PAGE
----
Nneka ran all the way from the bus stop to the hospital. She reached the hospital’s waiting room and grabbed the nearest nurse.
“Please, where is Doctor Michael?”
“I’ll go and look for him,” the nurse said, shrugging Nneka's hand off as she hurried away.
Nneka’s heart pounded and she struggled to catch her breath. She tried sitting down but couldn’t stay still for long. The past hour with Otunba had been even more gruesome than she’d expected. The important thing, though, was that she now had the money. She said a silent prayer of gratitude for the good doctor who had allowed her to go and get the money while he treated Ginika. She would give him some extra money for the trouble. She saw the doctor and immediately seized his arm.
“Thank you, Doctor. Thank you so much. God will bless you and your family,” she gushed.
Nneka went on her knees, still thanking the doctor . He managed to convince her to stand up again.
“See, Doctor, I have the money now,” she said. Smiling with triumph, she opened her handbag to reveal the crisp one thousand naira notes Otunba had given her. She continued quickly.
“See...eighty thousand naira. I even got more than that, just in case. And see...I brought you extra five thousand naira for yourself, for helping us.” She started to remove the money from her bag.
“Madam, that won’t be necessary,” Doctor Michael said.
“No, no, take it!”
Nneka took hold of the doctor’s hand and tried to stuff the money in it. He withdrew his hand sharply. Only then did she see the look on his face.
“Doctor, take it now! I’ve brought the money. Take it, and take your own five thousand for helping me,” she said, her eyes begging him to deny what she already knew was coming.
“Madam, I’m sorry. It’s the hospital’s policy. We cannot start treatment on any patient without the payment of the proper fees.”
A feeling of dread crept up Nneka’s spine as she looked at the doctor’s apologetic face. The truth was slowly dawning on her, but she would not accept it.
“Doctor, I said I have the money now! Take it. Take it!” Nneka was screaming now.
“Madam, you have to understand that my hands were tied. I’m sorry, but your daughter passed away some minutes ago.”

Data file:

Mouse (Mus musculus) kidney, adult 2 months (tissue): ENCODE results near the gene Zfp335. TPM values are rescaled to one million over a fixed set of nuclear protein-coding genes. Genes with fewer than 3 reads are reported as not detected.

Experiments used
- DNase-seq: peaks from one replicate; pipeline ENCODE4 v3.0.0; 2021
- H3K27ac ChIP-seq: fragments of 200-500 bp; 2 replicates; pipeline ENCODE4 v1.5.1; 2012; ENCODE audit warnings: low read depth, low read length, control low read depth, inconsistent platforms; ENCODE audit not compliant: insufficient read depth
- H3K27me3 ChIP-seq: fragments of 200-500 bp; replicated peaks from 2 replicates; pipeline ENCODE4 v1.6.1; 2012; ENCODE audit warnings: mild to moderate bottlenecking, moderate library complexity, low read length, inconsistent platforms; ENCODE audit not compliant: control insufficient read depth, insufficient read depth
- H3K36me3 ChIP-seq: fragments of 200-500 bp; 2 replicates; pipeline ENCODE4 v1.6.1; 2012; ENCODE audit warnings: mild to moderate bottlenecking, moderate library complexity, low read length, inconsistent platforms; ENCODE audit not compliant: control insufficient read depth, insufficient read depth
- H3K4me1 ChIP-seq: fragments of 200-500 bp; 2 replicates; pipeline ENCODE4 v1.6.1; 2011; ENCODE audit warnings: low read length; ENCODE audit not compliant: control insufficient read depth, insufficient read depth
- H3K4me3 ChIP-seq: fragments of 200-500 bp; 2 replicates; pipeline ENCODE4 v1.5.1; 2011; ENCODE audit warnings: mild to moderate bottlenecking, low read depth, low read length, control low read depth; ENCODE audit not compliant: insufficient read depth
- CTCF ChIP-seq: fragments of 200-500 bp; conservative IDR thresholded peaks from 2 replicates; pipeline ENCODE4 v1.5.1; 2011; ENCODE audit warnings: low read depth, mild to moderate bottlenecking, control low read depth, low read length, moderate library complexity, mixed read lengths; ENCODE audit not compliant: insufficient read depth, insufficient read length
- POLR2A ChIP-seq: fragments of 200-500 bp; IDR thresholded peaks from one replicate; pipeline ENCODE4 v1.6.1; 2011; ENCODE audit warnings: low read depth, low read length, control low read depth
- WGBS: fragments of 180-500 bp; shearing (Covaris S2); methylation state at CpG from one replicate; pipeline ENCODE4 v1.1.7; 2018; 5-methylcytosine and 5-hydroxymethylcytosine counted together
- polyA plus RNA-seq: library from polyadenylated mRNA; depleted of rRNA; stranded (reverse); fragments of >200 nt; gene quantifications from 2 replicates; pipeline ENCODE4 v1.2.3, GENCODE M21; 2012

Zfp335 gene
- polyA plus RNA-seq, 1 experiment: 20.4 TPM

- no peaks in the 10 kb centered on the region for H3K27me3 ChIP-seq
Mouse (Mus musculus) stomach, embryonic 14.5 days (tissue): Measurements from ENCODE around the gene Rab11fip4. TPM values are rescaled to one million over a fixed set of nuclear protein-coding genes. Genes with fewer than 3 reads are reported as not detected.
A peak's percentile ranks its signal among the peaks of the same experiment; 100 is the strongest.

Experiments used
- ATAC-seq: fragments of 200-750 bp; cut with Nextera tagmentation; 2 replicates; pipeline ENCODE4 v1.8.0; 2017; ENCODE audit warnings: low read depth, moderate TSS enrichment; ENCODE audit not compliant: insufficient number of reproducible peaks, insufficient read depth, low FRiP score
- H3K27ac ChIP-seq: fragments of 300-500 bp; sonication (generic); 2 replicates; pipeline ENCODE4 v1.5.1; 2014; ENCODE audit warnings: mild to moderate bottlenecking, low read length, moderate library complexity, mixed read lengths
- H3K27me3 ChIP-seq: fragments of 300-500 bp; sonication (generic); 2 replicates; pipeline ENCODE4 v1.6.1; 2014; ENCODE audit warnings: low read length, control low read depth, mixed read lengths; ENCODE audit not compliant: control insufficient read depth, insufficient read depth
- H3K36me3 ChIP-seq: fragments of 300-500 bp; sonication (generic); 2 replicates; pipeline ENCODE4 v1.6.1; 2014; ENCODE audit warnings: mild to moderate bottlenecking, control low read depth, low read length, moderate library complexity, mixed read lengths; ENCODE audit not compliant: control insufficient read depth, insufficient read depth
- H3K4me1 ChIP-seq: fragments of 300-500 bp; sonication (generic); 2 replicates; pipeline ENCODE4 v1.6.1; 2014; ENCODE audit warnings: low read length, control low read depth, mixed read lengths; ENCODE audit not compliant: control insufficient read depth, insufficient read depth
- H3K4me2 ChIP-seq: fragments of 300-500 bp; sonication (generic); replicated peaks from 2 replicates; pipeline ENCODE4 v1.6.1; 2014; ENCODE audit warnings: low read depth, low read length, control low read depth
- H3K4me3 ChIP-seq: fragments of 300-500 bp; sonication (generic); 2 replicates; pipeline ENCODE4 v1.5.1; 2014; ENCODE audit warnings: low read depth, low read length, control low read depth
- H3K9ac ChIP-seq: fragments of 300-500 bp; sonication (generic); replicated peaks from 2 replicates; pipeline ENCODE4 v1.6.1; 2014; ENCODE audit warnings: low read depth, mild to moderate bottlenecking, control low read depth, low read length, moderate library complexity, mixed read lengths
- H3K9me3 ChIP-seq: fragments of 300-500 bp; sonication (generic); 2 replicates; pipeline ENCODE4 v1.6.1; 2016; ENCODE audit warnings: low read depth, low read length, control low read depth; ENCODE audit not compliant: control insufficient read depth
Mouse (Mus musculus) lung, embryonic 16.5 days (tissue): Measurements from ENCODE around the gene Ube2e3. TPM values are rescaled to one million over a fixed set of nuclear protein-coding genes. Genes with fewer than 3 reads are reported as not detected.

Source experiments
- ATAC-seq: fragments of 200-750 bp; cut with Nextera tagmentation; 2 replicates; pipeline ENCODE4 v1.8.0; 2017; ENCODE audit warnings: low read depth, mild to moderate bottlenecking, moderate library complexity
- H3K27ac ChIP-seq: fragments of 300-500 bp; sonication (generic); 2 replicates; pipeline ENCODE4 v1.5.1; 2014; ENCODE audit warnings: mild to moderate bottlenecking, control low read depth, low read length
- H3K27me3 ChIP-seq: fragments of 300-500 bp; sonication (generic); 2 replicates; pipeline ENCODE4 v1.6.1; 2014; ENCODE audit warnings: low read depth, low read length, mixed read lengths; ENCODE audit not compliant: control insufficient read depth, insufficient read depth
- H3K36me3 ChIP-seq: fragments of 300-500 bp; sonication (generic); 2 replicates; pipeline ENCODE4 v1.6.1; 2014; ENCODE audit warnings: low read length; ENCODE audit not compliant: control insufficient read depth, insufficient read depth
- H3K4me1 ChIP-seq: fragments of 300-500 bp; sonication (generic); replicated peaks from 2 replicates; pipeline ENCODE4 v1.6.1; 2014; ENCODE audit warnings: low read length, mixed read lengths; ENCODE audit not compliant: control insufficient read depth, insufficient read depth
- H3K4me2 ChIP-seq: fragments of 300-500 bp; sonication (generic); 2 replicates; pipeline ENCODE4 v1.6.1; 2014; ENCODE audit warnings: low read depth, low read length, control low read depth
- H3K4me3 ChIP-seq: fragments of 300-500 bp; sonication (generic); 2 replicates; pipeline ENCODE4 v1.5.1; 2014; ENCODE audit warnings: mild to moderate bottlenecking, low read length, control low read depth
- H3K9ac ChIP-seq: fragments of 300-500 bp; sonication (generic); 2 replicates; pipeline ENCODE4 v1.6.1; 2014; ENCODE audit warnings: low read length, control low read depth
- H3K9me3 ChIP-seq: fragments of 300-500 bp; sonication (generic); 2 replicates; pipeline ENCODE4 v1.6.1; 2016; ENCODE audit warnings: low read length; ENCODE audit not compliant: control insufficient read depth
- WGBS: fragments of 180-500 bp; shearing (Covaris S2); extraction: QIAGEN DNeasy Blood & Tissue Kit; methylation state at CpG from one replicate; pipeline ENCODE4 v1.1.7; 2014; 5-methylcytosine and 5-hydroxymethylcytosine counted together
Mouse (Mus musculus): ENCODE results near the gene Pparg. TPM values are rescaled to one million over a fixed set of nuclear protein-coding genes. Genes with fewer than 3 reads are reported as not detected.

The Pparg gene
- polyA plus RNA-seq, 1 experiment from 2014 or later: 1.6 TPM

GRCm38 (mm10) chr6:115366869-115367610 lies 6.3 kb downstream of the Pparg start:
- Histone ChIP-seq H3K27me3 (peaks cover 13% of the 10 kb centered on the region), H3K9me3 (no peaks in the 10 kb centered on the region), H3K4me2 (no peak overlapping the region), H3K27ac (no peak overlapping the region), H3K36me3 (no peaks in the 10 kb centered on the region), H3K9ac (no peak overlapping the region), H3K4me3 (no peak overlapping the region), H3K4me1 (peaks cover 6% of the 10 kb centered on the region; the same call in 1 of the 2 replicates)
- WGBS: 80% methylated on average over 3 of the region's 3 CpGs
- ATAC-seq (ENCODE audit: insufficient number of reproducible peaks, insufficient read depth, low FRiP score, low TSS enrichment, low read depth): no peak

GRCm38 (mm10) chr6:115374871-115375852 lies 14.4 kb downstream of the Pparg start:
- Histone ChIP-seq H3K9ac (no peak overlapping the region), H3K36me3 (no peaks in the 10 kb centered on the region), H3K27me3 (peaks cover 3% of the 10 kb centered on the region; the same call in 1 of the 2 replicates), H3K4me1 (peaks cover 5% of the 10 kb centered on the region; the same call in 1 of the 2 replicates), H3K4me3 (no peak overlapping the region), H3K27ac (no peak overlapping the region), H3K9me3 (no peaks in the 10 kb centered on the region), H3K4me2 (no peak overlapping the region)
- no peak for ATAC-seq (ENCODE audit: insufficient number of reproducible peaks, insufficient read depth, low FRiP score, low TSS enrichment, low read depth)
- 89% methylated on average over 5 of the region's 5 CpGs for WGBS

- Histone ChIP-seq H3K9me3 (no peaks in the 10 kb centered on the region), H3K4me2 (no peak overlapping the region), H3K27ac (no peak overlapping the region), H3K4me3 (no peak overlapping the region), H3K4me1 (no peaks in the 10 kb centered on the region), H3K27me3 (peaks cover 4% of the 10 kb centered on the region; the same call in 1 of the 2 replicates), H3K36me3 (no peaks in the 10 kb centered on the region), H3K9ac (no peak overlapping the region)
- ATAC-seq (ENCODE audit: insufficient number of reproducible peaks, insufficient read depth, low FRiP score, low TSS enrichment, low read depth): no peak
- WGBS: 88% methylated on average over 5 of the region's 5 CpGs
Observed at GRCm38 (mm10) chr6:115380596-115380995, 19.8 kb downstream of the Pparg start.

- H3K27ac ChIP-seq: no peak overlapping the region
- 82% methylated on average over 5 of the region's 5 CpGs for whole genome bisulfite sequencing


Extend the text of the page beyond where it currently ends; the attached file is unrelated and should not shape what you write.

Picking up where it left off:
In a violent motion, Nneka turned her bag over, spilling the naira notes on the floor. The people in the waiting room watched with interest. Nneka grabbed the doctor by the neck and, with superhuman strength, began choking him.
“I’ve brought your money now. Take it and give me my Ginika!” she screamed over and over as she shook him, tightening her grip.
The people rushed to intervene. It took five men to get Nneka off, and by then the doctor was barely conscious.
“Ginikaaaaa!” she roared.
Forcing her way out of the men’s grip, Nneka ran out of the hospital before anyone could stop her.
It was a typical weekday. The bright afternoon sun beat down on the street with its scorching fury. Traffic moved in a slow crawl as hawkers manoeuvred their way around the vehiches, occasionally stopping to pitch their goods to motorists. The roadside was crowded with traders selling an array of goods. The street was a wild splash of colours as school students made their way home in noisy groups. Coker Street was alive with its usual actors: the beggars, pickpockets, hawkers and everyday people.
The woman marched forward in her blackened, tattered clothes. Her long hair was in untidy tangles and her face was covered with sores. Her bare feet had several cuts, in which layers of dirt had been long embedded. She threw back her head and laughed out loud. She said something, and then nodded in agreement with her unseen companions. Stopping suddenly, she looked right across the street and into the eyes of Iya Tope.
“Em, Iya Bose. See as that mad woman dey look me.” Iya Tope whispered, her lips barely moving, to her neighbor in the shed beside her. She didn't want to attract the mad woman's attention by making her think they were interested in her.
Iya Bose looked up and saw the mad woman. She recognized her immediately. Before she could say anything, the woman dashed across the street.
“Give me my boli!” she screamed.
She got to Iya Tope’s shed, before the women could react, and grabbed four well-roasted plantains. Then she ran off as quickly as she had come as Iya Tope screamed after her.
“Fi le, jo! Do you want to chase a mad woman? Leave it o jare!” Iya Bose said.
Iya Tope cursed and muttered under her breath, mentally calculating the loss from the stolen plantains.
“See as the woman dey look me sef. Like say she don see me before,” Iya Tope hissed.
“Eh, this your shed, na she dey stay here before,” Iya Bose said, turning over the corn she was roasting.
“Ah, no wonder!” Iya Tope exclaimed. “So wetin happen to am?”
Iya Bose was quiet for a moment. She had never liked that woman. Her husband had been one of the woman’s more ardent admirers, and she had hated her for it.
“God don dey punish am.”
“Wetin she do?” Iya Tope asked, her ears perking up.
“She be prostitute, ashewo. She don steal plenty people husband?” Iya Bose said.
“Iro ni! Na lie!”
“Na true! I say she wan steal Papa Bose one time, but trust me now, I no gree,” Iya Bose said. She continued vehemently, “Yes now! She get one bastard child now. Na only God know which person husband get dat one. The girl die, na im she come crase.”
“Oluwa o!” Iya Bose sighed. "Olorun maje."
“Dat woman na very wicked woman! She don spoil many people marriage,” Iya Tope said.
There was a thoughtful silence between the women.
“Dis life eh,” Iya Tope sighed. “Na person don go put epe, swear, for her head. See am now. The evil wey she don do dey follow am. We no fit play wayo for dis life o! God dey look.”
The women watched Nneka’s retreating figure in silence, each with her own thoughts.